In case that the spam filter “decide” that the particular E-mail is a spam mail, the E-mail SCL value will be raised, and the E-mail will be forwarded to the -“High-Risk Risk Delivery Pool” servers.

The main issue is that the recipient whom his mail identified as spam and we (Exchange Online administrator) are not aware of this event.

In other words, by default, the recipient will not know about this problem. Only in hindsight, after the E-mail will be sent Outlook to the destination recipient and reach to the junk mail folder or blocked.

The good news is that Exchange Online enables us to configure the following options that relate to outbound spam (spam mail that is sent by our Office 365 recipients).

  1. Ask from Exchange Online to send a copy of each outgoing E-mail that was identified as spam mail to a designated recipient.
  2. Ask from Exchange Online to send a notification to a designated recipient about the event in which Exchange Online blocked a particular Office 365 recipients.

The advantage of this setting is that we, receive an early warning about an event of outbound spam.

The disadvantages are that in the current time, Exchange Online doesn’t include the option of sending an incident report to the designated recipient who includes a copy of the “spam mail.”
Instead, Exchange Online sends a copy of the outbound spam mail to the designated recipient.

When the E-mail reaches to the designated recipient, the E-mail is automatically saved in the junk mail folder (because of the high SCL value). Also, from the designated recipient point of view, it’s not easy to understand that the E-mail message that he got was a “copy” that was sent by another Office 365 recipient.

How to configure the outbound spam Exchange Online settings

  • Login to Exchange Online admin portal
  • On the left menu bar, select the menu – protection
  • On the top-level menu bar, choose the menu – outbound spam.

Configure the E-mail address of the recipient which will be notified about events of outbound spam mail -01

  • Select the menu outbound spam preferences

In the outbound spam preferences section, select the following options:

Send a copy of all suspicious outbound email messages to the following email address or addresses.

Specify the E-mail address or addresses of administrators who will receive copies of all suspicious outbound messages. You can separate multiple addresses with a semicolon.

In our example, the Exchange Online administrator is – Brad.

Send a notification to the following email address or addresses when a sender is blocked from sending outbound spam.

Specify the E-mail address or addresses of administrators who will receive E-mail notification about an event in which Exchange Online block particular Office 365 recipient from sending outbound E-mail.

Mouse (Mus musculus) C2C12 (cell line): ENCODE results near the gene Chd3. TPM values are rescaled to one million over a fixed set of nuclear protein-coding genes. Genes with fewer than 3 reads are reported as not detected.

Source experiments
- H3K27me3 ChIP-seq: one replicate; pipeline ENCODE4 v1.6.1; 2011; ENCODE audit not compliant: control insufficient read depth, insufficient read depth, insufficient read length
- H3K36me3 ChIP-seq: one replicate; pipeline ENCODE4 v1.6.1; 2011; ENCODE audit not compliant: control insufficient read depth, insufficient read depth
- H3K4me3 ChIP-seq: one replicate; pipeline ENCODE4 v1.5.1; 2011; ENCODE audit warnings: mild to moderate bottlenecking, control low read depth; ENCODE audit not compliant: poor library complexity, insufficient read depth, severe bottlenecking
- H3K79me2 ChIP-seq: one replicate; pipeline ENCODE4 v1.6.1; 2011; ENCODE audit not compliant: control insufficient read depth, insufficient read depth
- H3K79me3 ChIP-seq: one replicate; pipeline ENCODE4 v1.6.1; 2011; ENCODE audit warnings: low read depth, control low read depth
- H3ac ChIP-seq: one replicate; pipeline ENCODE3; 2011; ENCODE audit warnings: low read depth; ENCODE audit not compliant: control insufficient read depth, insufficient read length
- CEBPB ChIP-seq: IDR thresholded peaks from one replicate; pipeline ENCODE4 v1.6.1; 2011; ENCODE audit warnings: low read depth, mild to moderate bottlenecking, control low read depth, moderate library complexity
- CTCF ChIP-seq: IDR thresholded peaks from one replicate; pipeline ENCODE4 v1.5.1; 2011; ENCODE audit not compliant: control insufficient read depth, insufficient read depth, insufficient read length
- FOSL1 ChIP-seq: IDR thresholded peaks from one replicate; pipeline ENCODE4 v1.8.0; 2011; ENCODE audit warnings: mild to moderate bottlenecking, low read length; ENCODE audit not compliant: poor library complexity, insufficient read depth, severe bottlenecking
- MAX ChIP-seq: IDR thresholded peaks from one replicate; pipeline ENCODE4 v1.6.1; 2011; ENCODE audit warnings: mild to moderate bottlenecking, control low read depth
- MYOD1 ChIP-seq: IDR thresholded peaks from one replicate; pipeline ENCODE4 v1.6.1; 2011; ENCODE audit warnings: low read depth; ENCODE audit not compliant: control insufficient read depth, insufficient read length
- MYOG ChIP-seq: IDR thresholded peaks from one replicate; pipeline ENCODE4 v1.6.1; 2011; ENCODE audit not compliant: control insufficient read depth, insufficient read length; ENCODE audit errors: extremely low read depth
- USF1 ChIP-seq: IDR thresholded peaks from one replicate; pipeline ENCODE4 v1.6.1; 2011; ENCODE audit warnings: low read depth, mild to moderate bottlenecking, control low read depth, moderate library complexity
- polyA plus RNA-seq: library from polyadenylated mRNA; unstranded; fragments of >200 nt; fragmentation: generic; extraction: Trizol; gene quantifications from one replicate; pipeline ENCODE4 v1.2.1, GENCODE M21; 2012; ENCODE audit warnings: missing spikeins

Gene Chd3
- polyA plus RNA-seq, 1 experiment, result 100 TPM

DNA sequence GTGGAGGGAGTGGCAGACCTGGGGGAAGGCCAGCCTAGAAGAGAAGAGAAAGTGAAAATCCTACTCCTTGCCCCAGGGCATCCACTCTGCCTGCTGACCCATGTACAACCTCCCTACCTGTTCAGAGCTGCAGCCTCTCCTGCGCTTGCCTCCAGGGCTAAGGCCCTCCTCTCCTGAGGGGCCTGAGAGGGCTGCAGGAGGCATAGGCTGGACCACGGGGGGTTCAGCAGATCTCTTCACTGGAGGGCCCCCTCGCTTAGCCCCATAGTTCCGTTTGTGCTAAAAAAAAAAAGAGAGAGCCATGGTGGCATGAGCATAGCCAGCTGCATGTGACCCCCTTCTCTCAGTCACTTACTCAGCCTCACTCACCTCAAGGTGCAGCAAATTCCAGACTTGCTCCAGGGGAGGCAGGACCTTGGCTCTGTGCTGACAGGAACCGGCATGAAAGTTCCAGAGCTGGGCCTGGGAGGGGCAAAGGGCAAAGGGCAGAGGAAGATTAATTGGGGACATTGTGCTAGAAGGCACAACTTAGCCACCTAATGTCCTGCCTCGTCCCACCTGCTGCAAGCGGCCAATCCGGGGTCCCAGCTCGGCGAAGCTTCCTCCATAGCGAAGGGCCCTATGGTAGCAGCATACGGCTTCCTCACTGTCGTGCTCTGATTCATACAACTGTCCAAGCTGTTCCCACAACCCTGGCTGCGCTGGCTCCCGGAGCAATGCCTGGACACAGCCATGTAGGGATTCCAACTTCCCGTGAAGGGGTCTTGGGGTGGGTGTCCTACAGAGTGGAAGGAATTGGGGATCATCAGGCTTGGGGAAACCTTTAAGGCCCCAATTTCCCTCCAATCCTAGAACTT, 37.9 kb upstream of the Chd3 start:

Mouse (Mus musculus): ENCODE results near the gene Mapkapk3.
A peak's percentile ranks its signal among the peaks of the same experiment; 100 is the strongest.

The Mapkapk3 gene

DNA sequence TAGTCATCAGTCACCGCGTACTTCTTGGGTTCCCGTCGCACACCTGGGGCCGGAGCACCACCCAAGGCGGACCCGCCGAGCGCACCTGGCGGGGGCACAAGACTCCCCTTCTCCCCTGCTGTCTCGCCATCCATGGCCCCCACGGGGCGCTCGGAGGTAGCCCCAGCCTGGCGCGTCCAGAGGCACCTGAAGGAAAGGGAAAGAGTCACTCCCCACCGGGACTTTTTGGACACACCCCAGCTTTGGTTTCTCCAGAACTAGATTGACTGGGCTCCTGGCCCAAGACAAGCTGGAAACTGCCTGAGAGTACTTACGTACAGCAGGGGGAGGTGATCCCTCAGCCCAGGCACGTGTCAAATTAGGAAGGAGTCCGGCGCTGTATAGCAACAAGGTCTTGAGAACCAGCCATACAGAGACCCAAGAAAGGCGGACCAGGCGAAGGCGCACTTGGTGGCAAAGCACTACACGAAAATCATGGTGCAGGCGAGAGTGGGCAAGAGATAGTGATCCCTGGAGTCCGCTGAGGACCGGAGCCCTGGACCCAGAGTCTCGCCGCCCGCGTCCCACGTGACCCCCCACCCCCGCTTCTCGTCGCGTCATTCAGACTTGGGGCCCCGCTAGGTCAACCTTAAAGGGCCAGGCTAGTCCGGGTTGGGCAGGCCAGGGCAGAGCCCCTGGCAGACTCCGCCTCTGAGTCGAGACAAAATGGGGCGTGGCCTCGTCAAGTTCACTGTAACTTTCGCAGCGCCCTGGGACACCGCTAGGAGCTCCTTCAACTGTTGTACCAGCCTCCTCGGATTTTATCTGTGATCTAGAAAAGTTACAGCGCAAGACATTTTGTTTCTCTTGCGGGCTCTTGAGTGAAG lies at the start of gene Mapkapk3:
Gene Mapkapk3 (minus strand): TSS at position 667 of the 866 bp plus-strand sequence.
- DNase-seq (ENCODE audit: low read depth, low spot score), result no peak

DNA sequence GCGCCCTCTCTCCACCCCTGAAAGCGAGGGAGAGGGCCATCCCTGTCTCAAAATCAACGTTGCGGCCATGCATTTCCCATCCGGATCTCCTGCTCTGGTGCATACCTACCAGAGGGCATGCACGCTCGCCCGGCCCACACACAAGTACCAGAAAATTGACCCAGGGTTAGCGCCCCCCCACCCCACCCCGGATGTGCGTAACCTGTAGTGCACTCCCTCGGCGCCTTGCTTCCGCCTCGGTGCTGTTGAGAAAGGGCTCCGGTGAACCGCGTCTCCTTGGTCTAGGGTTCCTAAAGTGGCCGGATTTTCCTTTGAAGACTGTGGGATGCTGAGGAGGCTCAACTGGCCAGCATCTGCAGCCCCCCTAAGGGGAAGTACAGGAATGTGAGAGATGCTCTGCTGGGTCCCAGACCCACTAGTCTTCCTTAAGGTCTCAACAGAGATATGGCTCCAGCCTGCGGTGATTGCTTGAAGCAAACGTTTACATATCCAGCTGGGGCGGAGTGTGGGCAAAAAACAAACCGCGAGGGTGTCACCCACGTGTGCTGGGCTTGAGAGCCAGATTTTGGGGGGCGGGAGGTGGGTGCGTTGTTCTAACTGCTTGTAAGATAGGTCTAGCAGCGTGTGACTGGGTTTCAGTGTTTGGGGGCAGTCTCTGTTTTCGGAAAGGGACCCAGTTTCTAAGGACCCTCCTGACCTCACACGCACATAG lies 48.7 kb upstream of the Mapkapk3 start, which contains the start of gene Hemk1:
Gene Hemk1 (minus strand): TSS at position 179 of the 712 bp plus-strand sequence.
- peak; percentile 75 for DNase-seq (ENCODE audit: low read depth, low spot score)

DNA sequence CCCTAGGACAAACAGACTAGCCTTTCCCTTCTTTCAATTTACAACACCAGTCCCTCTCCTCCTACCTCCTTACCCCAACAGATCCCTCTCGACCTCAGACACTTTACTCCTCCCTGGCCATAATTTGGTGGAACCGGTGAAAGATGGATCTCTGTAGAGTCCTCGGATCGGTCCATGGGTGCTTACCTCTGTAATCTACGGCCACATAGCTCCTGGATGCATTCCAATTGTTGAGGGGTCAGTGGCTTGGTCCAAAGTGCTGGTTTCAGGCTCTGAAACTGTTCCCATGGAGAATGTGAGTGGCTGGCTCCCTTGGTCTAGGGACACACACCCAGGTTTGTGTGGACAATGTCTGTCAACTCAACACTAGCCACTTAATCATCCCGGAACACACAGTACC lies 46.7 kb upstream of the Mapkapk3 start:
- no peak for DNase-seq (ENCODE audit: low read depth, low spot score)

Configure the E-mail address of the recipient which will be notified about events of outbound spam mail -02

Simulating a scenario of outbound spam mail by Office 365 recipient

In the former section, we review the process of how to configure the Exchange Online outbound spam settings.

The central question that we have known is – how can we know that this setup is actually working?

In the current section, I would like to show you a little trick, that we can use for simulating spam mail. The trick implemented by sending E-mail that includes a particular text string.

When Exchange Online gets the E-mail with the specific text string, he is configured to identify the E-mail as “spam mail.”

Using this method of – simulating spam mail, enable us to test the Exchange Online outbound spam settings and in addition enable us to understand how Exchange Online “react” to the event of outbound spam mail.

Note – in case that you want to read more information about the process of simulating spam mail, you can read the article – How to simulate spam mail?

Simulating spam mail

In the following example, we will perform the following test

In our scenario, Bob is the Office 365 recipients who send outbound spam mail.
We will be logging into Bob’s mailbox and send a spam mail.

Our expectation is that the Exchange Online spam filter will “capture” this event and as a response, a copy of the outbound spam mail will be sent to our Exchange Online administrator – Brad.

  • Login to Bob’s mailbox

By using Bob mailbox, we create a new E-mail message and add to the E-mail message the following text string

XJS*C4JDBQADN1.NSBN3*2IDNEN*GTUBE-STANDARD-ANTI-UBE-TEST-EMAIL*C.34X

Simulating a scenario of outbound spam mail by Office 365 recipient -01

When the E-mail reaches Exchange Online, the E-mail sent to the spam filter for further examination.

The E-mail identified as spam mail.

Exchange Online sends a copy of the E-mail to the designated recipient who configured in the former section – notify the designated recipient about the event of outbound spam.

As a result, a copy of the outbound spam mail was sent to Brad.
Notice that the E-mail sent to the Junk mail folder because the E-mail has a high SCL value.

Simulating a scenario of outbound spam mail by Office 365 recipient -02

Using the Exchange Online message trace for getting information about a possible event if outbound spam

In a scenario in which the Exchange Online identifies a specific outgoing E-mail is “spam mail,” the E-mail will be forwarded to the -“High-Risk Risk Delivery Pool” servers.